Ellsworth Handcart Company

“Ellsworth Handcart Company,” Friend, June 1989, 24–25

Ellsworth Handcart Company

On June 9, 1856, the first handcart company of Saints, the Ellsworth company, left Iowa City, Iowa, for the Salt Lake Valley. (During the next four months, you can follow their daily progress by reading on the Friend Calendars what happened each day.) Two hundred seventy-five people were in the company, and most of them had arrived in the United States from the British Isles only a few months earlier. After traveling five weeks by ship to the United States, they made their way to Iowa City, where they stayed just long enough to build handcarts and complete other preparations for the rest of their journey. When they left Iowa City, they had fifty-two handcarts, three ox-drawn wagons, and one horse-drawn wagon. One tent was provided for each twenty people, with one person called to be the tent president, or captain. The captain’s job was to watch over the members of his tent, to see that they participated in singing and praying, and to ensure that peace prevailed. Enough food was provided to allow each person 12 ounces (340 g) of flour per day, and 3 ounces (86 g) of sugar and 4 ounces (113 g) of bacon per week. Families had to provide whatever additional food they could get. Each person was allowed to take seventeen pounds (7.7 kg) of baggage with them, which included bedding, clothing, cooking utensils, and other personal items.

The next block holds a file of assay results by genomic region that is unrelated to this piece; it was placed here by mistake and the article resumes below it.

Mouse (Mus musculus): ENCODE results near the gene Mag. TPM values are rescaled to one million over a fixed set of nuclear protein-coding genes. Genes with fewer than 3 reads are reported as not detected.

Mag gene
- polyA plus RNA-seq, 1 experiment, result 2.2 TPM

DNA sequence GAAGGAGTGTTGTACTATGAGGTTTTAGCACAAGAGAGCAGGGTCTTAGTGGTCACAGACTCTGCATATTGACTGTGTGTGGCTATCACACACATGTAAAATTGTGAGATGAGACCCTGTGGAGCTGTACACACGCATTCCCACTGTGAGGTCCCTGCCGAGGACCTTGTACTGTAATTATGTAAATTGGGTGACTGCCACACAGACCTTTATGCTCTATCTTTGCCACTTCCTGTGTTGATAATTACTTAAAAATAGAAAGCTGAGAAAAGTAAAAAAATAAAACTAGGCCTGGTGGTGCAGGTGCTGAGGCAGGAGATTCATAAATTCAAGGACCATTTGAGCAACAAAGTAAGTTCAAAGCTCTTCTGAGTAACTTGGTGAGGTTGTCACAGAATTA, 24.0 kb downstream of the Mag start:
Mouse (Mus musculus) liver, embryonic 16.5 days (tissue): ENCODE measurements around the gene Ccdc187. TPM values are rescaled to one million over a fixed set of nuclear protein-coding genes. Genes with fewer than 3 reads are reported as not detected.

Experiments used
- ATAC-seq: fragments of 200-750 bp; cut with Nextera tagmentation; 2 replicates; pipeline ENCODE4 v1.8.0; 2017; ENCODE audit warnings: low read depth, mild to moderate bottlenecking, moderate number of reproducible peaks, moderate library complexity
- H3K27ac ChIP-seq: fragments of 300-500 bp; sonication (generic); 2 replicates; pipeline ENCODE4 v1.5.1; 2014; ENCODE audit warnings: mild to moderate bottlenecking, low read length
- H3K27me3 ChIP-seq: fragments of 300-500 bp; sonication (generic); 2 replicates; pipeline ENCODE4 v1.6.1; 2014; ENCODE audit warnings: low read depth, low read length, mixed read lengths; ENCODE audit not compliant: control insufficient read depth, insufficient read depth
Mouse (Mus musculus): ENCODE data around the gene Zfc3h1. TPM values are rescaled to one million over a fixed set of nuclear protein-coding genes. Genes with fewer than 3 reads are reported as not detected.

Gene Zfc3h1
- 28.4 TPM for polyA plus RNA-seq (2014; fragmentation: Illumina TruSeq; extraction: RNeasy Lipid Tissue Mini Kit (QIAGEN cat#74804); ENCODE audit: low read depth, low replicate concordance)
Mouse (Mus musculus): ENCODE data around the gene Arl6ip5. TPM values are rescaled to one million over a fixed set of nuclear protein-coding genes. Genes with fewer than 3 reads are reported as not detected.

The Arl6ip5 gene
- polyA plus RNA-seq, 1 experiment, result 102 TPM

Map of Iowa

Illustrated by Shauna Mooney



Left Iowa City and started Zionward at 5 P.M. (4 miles)


Camped all day to search for three yoke of oxen that had strayed (no miles)


Strayed animals found; started out; two handcarts broke down (5 miles)


Resumed journey at 6 A.M. along dusty roads; pitched tents at 2 P.M. (12 miles)


Pleasant road; several strangers visited Saints (7 miles)


Started out at 6 A.M.; halted and pitched tents at 9 A.M.; William Lee, 12, died of consumption (7 miles)


Sunday—held two meetings; Lora Praeter, 3, died of whooping cough; buried William and Lora by moonlight at Little Bear Creek (no miles)


Handcarts mended during rest stop; camp drenched by rainstorm (15 miles)


Morning bugle blown at 4 A.M.; moved out at 6:45 A.M. (10 miles)


Started at 5:20 A.M.; pitched tents at 8:35 A.M. to wash clothes (10 miles)


Camped where water and wood were plentiful (15 miles)


Difficult travel through rough, hilly country; one family left company (16 miles)


Rested at side of stream; later, on hilltop; camped at Indian Creek (13 miles)


Sunday—held meetings (no miles)


Pitched tents at 10:00 A.M.; repaired handcarts (10 miles)


Very hot day made handcarts hard to pull; old mobocrat came into camp and tried to make trouble (11 miles)


Nice breeze all day; plenty of water and wood (19 miles)


Good road; some Saints weak from lack of food (10 miles)


Wooden tombstone cut for grave of Emma Sheen, only two years old, who died yesterday (10 miles)


Tents ripped, and one blew down in heavy thunderstorm (16 miles)


Sunday—rested and had meetings; short of provisions—children cried from hunger (no miles)


No water on trail, but plenty at campsite; good spirit prevailed in camp (16 miles)